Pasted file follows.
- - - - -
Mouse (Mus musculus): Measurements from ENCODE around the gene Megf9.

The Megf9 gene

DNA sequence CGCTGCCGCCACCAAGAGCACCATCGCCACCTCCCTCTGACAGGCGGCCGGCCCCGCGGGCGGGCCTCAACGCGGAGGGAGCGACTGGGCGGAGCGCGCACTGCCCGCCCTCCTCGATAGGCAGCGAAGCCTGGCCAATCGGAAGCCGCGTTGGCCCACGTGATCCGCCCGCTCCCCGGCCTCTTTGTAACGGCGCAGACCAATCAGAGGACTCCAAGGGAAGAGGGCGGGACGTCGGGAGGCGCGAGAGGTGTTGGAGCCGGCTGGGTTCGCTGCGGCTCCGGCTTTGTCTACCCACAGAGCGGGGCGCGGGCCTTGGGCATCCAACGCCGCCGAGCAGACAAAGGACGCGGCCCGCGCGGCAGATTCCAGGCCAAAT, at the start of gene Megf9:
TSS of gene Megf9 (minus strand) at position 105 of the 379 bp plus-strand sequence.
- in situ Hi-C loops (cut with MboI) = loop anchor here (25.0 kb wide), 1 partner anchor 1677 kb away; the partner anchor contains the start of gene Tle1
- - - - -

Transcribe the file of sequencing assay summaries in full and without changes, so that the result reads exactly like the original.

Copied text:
Mouse (Mus musculus): Measurements from ENCODE around the gene Megf9.

The Megf9 gene

DNA sequence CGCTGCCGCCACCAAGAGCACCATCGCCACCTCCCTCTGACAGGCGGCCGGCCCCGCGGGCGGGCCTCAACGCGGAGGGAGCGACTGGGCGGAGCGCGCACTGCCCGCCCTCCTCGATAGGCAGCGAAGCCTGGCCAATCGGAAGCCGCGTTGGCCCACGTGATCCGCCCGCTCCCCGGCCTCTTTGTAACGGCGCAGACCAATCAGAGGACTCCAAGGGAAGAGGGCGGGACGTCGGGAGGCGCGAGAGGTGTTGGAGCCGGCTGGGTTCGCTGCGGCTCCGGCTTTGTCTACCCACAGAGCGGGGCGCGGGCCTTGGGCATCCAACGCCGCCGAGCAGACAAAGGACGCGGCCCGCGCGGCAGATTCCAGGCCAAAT, at the start of gene Megf9:
TSS of gene Megf9 (minus strand) at position 105 of the 379 bp plus-strand sequence.
- in situ Hi-C loops (cut with MboI) = loop anchor here (25.0 kb wide), 1 partner anchor 1677 kb away; the partner anchor contains the start of gene Tle1